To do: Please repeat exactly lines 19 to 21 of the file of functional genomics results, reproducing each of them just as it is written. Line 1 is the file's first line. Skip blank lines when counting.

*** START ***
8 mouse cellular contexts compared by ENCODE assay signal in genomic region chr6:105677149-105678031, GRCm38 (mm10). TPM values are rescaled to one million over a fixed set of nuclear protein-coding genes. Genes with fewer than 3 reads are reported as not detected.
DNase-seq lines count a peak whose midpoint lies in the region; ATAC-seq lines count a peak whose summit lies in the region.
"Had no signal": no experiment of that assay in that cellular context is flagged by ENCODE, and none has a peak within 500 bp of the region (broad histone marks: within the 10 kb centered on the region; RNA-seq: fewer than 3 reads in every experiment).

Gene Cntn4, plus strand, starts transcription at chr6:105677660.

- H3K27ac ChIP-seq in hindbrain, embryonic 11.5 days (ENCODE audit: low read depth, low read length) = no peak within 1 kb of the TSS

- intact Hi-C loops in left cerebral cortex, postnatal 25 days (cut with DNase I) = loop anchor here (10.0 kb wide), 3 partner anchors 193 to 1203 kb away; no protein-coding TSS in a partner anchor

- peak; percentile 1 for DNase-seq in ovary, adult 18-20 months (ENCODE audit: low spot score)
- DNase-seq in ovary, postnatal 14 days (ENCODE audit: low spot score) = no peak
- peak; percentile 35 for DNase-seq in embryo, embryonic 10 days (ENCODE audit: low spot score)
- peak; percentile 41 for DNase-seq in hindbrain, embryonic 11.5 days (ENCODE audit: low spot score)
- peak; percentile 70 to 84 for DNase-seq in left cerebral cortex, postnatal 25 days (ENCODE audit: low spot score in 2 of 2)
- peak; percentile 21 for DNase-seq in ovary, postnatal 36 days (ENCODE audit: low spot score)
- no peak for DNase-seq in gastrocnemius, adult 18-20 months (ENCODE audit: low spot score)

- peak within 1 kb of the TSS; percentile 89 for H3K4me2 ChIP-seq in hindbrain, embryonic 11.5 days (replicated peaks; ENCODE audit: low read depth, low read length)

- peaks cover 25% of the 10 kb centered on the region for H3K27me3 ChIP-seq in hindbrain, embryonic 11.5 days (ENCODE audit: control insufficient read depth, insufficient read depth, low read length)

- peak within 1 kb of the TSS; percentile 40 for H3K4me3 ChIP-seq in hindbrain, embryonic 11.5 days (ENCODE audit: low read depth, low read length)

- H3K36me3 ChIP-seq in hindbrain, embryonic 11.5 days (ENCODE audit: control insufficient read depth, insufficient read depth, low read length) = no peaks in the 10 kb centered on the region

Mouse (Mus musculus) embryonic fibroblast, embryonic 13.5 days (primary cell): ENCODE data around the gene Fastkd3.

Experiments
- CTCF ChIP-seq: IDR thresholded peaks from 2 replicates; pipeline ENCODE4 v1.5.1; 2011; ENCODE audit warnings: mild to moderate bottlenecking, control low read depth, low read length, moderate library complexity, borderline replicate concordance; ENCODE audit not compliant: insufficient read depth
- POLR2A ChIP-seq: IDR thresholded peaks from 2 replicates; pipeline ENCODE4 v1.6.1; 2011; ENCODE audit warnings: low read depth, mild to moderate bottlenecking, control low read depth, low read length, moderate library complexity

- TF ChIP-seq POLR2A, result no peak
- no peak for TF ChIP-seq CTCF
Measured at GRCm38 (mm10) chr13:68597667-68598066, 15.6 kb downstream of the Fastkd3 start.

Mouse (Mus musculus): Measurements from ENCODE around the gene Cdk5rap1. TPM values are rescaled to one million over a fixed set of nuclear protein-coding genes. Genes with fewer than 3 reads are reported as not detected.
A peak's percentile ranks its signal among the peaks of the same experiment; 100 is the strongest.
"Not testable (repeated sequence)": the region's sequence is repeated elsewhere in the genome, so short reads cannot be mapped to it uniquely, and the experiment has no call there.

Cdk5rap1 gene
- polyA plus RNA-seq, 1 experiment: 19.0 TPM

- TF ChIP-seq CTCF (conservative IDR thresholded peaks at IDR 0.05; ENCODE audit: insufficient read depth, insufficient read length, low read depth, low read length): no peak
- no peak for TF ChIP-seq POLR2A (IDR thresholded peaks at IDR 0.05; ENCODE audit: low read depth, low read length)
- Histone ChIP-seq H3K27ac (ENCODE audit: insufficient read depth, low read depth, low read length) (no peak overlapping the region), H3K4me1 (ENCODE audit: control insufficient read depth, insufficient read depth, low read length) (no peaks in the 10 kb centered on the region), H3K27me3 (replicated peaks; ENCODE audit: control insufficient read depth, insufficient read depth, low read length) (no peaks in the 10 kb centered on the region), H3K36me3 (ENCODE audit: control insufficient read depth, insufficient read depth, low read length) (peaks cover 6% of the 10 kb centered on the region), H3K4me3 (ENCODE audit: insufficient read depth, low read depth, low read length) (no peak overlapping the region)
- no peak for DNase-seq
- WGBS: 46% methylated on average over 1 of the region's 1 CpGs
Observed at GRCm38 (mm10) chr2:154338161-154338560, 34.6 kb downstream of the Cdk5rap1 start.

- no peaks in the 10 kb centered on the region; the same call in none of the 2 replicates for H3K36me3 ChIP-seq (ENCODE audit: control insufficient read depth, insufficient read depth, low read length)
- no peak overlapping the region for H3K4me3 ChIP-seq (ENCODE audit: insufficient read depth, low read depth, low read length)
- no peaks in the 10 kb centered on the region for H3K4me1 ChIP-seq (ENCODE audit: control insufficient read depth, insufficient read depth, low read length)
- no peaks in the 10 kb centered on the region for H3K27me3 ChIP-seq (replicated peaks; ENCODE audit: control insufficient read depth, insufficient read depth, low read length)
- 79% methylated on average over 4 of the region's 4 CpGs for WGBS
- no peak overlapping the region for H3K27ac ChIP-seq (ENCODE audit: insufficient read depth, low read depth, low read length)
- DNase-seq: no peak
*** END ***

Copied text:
Experiments
- CTCF ChIP-seq: IDR thresholded peaks from 2 replicates; pipeline ENCODE4 v1.5.1; 2011; ENCODE audit warnings: mild to moderate bottlenecking, control low read depth, low read length, moderate library complexity, borderline replicate concordance; ENCODE audit not compliant: insufficient read depth
- POLR2A ChIP-seq: IDR thresholded peaks from 2 replicates; pipeline ENCODE4 v1.6.1; 2011; ENCODE audit warnings: low read depth, mild to moderate bottlenecking, control low read depth, low read length, moderate library complexity